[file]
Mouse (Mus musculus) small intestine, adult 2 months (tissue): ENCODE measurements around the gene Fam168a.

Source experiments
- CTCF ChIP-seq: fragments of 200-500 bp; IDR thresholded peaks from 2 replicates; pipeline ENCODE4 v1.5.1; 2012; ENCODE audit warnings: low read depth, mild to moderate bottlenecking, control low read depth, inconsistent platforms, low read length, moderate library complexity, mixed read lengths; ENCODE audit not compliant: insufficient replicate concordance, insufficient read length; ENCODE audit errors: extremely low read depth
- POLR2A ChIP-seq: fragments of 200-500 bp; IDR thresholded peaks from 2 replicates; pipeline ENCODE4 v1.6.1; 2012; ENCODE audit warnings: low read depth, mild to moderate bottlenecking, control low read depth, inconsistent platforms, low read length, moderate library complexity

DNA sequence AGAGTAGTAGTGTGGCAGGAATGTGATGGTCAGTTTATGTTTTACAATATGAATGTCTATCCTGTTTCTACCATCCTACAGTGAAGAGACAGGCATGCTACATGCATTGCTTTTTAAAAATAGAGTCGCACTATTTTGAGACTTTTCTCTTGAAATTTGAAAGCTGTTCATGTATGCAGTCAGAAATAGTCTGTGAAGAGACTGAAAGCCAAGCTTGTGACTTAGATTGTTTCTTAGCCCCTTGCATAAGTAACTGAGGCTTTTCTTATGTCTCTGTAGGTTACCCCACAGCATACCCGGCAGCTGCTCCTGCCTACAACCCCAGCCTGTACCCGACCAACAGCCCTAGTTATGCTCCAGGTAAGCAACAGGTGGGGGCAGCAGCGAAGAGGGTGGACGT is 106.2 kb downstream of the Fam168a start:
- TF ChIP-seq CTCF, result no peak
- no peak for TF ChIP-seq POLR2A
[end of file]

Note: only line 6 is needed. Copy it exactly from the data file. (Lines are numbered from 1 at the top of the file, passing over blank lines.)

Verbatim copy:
- TF ChIP-seq CTCF, result no peak